Designing a flipped learning model in a computing course to facilitate students’ self-regulation

Irene M L Renaud-Assemat, R K Selwyn

Research output: Chapter in Book/Report/Conference proceedingConference Contribution (Conference Proceeding)


Traditionally in higher education, transmission of knowledge takes place in lecture theaters (in-class time) and assimilation occurs outside-of class in the form of example sheets. Based on Bloom’s taxonomy, it has been showed that the phase of assimilation requires much more complex cognitive tasks and paradoxically, this is when students are working independently with less support and guidance available. A well-known alternative is the flipped classroom. In this student-centered approach, the knowledge transfer is done by students during their independent study time at their own pace with adequate teaching material such as lecture notes and short video tutorials. Students are then required to apply their knowledge in class with the support of the lecturer and teaching assistants. It is hypothesised that a flipped classroom encourages self-regulation. Important components of self-regulation are motivation, resilience and cognitive engagement.

This study presents how a flipped classroom has been implemented for an introductory programming unit for a large cohort of 1st year engineering undergraduates (around 220). Computing skills are essential for engineers but most of the students have no previous experience in writing and understanding computer programs. A scaffolded approach is necessary to support students. A first lecture is given to the whole cohort to clearly explain the intended learning outcomes of this course and why a flipped classroom model has been adopted. Students are not used to this type of teaching, so to clarify expectations, they need to be made aware of how it is organized and the potential benefits. Each week, students must watch short tutorial videos and complete quizzes available on the virtual learning environment. The online quizzes enable them to assess their own level of understanding and build their confidence. Completion of this preliminary work is essential before attending the computer-based sessions. During the computer laboratories, students apply their knowledge to a specific topic and can get direct feedback from the teaching team. To complete this cycle, students must submit 2 formative assignments. This offers students a safe environment where they can try without fearing failure, and an opportunity to receive constructive feedback and improve their computing skills. At the end of the unit, students must work independently on an open-ended summative project.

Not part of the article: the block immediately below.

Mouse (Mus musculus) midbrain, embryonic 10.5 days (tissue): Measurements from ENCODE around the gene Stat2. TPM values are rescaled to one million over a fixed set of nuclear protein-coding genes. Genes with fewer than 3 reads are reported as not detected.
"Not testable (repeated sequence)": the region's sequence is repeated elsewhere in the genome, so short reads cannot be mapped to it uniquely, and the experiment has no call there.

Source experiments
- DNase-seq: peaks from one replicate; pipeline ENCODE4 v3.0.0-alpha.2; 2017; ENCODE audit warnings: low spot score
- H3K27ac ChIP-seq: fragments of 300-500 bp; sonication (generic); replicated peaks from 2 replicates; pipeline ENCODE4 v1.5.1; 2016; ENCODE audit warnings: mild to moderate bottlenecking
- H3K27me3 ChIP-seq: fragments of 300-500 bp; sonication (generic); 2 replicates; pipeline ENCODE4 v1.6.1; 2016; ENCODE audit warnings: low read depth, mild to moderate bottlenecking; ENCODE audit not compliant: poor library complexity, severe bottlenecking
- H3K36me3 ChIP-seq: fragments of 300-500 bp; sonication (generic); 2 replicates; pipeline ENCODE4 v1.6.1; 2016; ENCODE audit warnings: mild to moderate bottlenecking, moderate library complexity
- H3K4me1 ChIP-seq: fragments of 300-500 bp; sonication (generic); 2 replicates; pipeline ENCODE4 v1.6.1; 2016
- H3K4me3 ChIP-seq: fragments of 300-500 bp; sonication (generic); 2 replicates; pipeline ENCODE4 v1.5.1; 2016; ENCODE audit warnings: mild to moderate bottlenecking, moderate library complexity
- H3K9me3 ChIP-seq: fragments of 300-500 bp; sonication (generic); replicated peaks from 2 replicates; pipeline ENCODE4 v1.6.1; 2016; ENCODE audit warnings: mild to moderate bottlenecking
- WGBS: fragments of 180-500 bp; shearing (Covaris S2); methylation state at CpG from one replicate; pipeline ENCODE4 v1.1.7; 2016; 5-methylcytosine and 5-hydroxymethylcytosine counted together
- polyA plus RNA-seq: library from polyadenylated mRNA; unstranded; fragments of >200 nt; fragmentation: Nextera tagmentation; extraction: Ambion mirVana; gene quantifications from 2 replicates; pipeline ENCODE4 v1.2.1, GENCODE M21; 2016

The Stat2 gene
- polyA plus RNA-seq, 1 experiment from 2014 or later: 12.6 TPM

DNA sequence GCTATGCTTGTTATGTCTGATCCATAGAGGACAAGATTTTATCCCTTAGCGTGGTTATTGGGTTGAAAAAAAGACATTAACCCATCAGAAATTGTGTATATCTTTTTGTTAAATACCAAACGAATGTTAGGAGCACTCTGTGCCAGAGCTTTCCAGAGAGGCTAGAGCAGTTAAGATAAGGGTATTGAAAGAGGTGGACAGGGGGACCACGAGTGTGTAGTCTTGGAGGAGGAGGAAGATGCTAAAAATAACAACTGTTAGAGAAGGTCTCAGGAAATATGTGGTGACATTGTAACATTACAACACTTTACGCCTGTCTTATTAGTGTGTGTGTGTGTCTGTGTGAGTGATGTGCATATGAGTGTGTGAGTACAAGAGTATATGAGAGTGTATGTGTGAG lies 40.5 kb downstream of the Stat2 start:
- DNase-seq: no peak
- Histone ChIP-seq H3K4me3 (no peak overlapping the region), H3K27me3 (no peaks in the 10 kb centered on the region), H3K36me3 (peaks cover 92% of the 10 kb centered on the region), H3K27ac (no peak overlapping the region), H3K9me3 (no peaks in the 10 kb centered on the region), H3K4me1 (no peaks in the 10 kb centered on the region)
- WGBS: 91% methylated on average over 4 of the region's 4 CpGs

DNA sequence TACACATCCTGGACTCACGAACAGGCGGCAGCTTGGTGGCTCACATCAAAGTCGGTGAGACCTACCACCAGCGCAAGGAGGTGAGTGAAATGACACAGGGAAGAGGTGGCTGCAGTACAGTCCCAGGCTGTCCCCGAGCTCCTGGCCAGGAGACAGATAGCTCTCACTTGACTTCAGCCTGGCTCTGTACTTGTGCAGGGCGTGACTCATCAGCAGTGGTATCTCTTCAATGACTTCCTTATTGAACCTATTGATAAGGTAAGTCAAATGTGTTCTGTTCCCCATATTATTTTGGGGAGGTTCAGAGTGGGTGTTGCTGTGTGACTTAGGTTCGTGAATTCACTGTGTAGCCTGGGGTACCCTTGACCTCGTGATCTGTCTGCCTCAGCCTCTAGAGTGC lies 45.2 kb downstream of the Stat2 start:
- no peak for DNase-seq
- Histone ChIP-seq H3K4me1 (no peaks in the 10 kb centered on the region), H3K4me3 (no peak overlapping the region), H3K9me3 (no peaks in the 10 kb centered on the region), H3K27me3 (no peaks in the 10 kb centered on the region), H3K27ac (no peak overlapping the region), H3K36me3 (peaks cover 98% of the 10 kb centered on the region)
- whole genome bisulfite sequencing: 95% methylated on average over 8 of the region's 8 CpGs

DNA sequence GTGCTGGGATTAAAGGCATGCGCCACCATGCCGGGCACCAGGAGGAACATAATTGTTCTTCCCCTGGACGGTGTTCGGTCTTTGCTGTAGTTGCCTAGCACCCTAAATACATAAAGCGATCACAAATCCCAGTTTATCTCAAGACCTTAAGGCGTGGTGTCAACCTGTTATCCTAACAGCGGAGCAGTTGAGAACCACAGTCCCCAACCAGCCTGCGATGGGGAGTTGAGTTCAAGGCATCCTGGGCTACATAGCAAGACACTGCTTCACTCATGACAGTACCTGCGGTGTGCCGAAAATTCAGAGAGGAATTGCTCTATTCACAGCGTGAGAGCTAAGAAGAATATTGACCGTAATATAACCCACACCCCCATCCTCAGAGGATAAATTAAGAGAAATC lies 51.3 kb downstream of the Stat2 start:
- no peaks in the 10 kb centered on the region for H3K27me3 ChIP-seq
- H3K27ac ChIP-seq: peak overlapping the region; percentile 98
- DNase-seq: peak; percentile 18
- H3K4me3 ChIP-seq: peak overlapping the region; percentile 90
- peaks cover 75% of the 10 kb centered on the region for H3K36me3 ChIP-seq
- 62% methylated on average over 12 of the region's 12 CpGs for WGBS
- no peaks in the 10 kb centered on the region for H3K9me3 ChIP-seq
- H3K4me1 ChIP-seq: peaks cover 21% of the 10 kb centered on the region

Student feedback for the unit has been compared before and after the classroom was flipped (two years ago), highlighting the benefits and limitations of the flipped classroom. This approach is particularly well-adapted to teaching a programming language. Indeed, whereas it is rather easy to understand the principles of programming, it is much more difficult to implement them. In this model, students learn by doing and learn from their mistakes through the feedback on the formative assessments. They are encouraged to be active and to adopt a resilient and positive attitude. Results showed that most students did engage and completed all formative assessments. Students mentioned that they appreciated working independently at their own pace and getting support when they needed it. Overall, self-regulated learning enhances students’ motivation and self-confidence.
Original languageEnglish
Title of host publicationHorizons in STEM Higher Education Conference: Making Connections, Innovating and Sharing Pedagogy
Publication statusPublished - 1 Jul 2020

Structured keywords

  • Engineering Education Research Group


Dive into the research topics of 'Designing a flipped learning model in a computing course to facilitate students’ self-regulation'. Together they form a unique fingerprint.

Cite this